Part six in an eight part series previewing the 2013 Kentucky Football Wildcats
Avery Williamson performing the Lord’s work by smiting a Vol.
Linebacker “Depth” Chart
Kory Brown 6-0, 203 Jr., Moncks Corner, SC/East Central CC
Miles Simpson 6-2, 225 Jr., Independence, KY (Simon Kenton)
Tre’ Dunn 6-2, 222 Jr., Harrodsburg, KY (Mercer County)-walk on
Avery Williamson 6-1, 238 Sr., Milan, TN
Tyler Brause 6-4, 238 Jr., Sycamore, OH
Khalid Henderson 6-1, 218 So., Mableton, GA
Josh Forrest 6-3, 233 So., Paducah, KY (Tilghman)
Malcolm McDuffen 6-3, 220 Jr., Hopkinsville, KY (Christian County)
For a program that has perennially struggled to put competitive defenses on the field, Kentucky has actually produced a number of talented linebackers in recent years. Players like Wesley Woodyard, Danny Trevathan, Braxton Kelly and Micah Johnson have each performed at all conference levels during their time with the Cats. In his first full season as a starter in 2012, Avery Williamson had as impressive of a season as any of these former greats. Kentucky’s middle linebacker recorded 135 tackles last season, which ranked second in the conference and seventh nationally. In addition, he registered three sacks, broke up four passes, caused two fumbles and intercepted a pass. There were times in the dismal 2012 season in which Williamson seemed to be the sole line of resistance between opposing ball carriers and the Wildcat end zone. Indicative of this was the Vandy game, in which Williamson recorded a superhuman twenty tackles. (Or one tackle for every patron in the stands that day.) Beyond his impressive on-field credentials, Williamson has also been consistently identified by coaches as Kentucky’s best leader regardless of position.
After Williamson, the Wildcat with the most experience at the linebacker position is Miles Simpson, a redshirt junior. Simpson, who has logged 22 career games in the blue and white, made eleven starts last season at the hybrid safety/linebacker spot employed in former defensive coordinator Rick Minter’s 3-4 defense. Despite being slowed by a myriad of nagging injuries in 2012, Simpson performed well for a first time starter, accumulating 70 tackles for the season. Despite the starting experience, Simpson finds himself looking up at Junior Kory Brown on the current strongside linebacker depth chart. Brown backed up Simpson at the hybrid position last season, playing in 8 games and recording 11 tackles. Brown was a highly regarded recruit out of East Central Community College, rated the number 3 Junior College Safety by 24/7, but that potential was unrealized in his first season at Kentucky as he adjusted to a new position. With a year at linebacker under his belt, and another year removed from a knee injury suffered in junior college, Brown appears ready to contribute. Early word from camp indicates that Brown and Simpson will likely split time at the strongside position based on situation and opponent. At 6-2, 225, Simpson is a bit beefier, and may play more in obvious run situations. Brown is smaller and faster, and Kentucky will look to utilize these traits in passing situations and against spread offenses.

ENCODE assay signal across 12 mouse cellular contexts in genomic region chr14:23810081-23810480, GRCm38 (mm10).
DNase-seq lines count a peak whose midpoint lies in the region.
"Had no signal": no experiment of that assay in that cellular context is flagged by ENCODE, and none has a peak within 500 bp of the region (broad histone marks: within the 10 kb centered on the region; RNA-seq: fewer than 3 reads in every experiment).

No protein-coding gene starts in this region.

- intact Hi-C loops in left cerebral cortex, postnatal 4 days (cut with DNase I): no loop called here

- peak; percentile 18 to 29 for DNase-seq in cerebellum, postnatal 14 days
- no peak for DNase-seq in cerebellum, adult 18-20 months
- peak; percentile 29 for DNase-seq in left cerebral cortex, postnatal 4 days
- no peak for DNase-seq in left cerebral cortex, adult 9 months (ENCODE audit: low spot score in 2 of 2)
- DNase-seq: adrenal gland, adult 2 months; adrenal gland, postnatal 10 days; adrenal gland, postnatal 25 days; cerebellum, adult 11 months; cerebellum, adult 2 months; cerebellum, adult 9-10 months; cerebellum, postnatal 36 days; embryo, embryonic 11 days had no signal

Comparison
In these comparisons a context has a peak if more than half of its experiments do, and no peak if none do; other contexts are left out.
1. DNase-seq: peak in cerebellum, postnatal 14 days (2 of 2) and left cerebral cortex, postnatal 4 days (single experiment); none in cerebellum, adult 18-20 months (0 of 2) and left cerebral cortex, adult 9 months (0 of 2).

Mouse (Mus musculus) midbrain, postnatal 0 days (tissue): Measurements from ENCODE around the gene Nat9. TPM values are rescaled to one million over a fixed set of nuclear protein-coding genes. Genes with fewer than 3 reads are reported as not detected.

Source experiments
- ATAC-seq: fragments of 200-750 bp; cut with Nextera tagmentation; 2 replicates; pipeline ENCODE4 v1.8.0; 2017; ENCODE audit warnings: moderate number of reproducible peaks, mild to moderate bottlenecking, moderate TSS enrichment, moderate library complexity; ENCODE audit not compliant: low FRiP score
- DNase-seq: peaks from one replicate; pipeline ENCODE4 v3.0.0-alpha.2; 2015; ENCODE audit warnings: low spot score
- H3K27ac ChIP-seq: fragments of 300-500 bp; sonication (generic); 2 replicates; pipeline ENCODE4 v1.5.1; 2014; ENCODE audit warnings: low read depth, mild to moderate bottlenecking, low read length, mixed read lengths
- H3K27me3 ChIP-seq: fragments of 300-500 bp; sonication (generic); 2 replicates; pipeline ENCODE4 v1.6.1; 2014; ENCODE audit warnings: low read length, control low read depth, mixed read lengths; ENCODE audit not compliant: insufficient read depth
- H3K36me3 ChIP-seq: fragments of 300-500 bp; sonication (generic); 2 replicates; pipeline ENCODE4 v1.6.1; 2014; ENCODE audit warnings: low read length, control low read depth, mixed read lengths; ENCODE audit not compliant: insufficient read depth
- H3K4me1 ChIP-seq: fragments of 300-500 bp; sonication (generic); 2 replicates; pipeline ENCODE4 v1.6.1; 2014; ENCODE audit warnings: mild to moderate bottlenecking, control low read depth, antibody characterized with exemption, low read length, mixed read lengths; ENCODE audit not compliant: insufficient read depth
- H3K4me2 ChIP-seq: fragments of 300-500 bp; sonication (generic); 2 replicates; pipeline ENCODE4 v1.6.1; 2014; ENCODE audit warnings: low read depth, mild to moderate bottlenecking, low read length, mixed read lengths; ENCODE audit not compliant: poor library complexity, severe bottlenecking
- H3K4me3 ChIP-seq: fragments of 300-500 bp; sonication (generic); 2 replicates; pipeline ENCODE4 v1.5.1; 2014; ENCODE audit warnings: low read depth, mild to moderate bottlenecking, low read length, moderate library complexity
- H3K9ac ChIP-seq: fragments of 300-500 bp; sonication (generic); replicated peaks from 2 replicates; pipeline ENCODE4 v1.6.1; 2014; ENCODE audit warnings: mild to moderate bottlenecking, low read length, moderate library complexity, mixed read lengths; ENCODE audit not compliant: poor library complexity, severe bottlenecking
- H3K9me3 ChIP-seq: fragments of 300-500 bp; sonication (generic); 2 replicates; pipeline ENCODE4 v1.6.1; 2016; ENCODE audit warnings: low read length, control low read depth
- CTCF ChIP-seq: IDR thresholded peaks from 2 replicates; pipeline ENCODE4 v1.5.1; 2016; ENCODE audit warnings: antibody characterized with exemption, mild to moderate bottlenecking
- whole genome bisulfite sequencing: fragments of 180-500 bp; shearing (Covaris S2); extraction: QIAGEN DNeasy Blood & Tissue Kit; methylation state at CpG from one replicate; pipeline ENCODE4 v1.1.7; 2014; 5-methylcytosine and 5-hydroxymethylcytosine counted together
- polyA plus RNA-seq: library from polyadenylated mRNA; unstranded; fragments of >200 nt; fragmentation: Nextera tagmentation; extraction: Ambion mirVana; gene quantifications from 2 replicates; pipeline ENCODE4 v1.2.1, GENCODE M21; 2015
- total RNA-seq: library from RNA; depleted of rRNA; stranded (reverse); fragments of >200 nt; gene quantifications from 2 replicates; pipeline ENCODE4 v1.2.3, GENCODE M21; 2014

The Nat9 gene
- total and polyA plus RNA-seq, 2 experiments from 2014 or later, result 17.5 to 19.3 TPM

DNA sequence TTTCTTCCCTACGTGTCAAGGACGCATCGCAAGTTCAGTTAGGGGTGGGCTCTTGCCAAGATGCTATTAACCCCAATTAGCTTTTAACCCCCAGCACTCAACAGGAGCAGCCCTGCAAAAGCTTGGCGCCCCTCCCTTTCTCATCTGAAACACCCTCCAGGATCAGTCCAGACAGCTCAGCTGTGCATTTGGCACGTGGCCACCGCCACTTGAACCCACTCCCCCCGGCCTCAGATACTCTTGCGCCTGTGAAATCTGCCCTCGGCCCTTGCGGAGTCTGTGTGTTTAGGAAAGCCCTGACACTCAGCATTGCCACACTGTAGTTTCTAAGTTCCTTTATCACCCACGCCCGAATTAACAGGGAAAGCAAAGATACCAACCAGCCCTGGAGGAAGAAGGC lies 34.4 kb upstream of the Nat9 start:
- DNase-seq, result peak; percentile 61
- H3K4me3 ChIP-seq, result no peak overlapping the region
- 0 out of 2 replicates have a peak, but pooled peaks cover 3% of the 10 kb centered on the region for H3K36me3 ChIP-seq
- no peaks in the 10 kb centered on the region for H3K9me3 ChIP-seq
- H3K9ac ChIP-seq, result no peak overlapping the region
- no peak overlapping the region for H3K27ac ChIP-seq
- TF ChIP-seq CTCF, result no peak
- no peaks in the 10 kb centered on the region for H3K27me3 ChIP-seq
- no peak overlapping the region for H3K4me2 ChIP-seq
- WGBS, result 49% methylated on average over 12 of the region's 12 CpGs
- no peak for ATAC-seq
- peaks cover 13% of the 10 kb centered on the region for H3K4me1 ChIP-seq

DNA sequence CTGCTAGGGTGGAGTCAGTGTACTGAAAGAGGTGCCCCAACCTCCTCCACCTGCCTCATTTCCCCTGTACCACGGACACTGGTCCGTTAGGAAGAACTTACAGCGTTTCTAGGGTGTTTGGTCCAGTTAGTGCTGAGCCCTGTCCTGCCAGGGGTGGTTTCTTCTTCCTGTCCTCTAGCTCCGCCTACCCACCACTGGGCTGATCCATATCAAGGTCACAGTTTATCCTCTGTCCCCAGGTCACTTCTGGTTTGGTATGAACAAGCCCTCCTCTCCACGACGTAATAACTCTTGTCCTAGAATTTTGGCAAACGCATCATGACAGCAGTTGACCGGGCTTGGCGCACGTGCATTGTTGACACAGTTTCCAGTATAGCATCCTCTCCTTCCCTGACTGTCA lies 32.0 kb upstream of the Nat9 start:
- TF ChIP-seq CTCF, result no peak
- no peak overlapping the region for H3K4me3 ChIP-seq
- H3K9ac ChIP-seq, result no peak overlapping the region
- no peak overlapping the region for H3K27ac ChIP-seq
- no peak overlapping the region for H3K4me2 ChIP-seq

Khalid Henderson showed promise as a true freshman thrust into action last season. He played in all 12 of Kentucky’s games, recording 26 tackles. While that production doesn’t sound overwhelming, consider the fact that Danny Trevathan managed just 5 tackles his freshman year. (and 369 his last three.) Though a Trevathan-esque jump may be asking a lot, it certainly appears that Henderson has potential. As a senior at Pebblebrook High School in Georgia, he was rated the number 19 outside linebacker nationally by ESPN. Barring injury, Henderson is a virtual lock to start at weakside linebacker when the Cats open the season against Western. Sophomore Josh Forrest and junior Malcolm McDuffen will provide depth at the weakside position, and have the versatitltiy to provide depth at the other linebacker positions as needed. Junior Tyler Brause, who began his Kentucky career as a quarterback, is the backup to Williamson in the middle.
For those of you who have been waiting breathlessly every Tuesday and Thursday to read these previews, you know by now that a consistent theme of most position groups on the Kentucky roster is a lack of depth. Although much of the collective hand-wringing of the fan base has been focused on the secondary and the wide receivers, there is no position with more depth concern than the linebacking corps. Like many spots, Kentucky has some talent at linebacker, just not enough of it. And unfortunately, that situation will not be immediately remedied as Kentucky has exactly zero linebackers in the incoming freshman class.
Avery Williamson could play middle linebacker for any team in the SEC. Unfortunately, Kentucky cannot clone him. (I checked. It’s against NCAA regulations.) In addressing the media after Tuesday’s practice session, Defensive Coordinator DJ Eliot stated simply that Williamson was “miles ahead” of Kentucky’s other linebackers. Though the coaches won’t go this far, Williamson is the single most indispensable player on the Kentucky roster. If he can stay healthy, and Henderson, Brown and Simpson continue to progress, the Kentucky linebackers can be successful in the new 4-3 scheme. If the customary attrition associated with playing football in the SEC begins to mount, on the other hand, the Kentucky offense better show up ready to score early and often.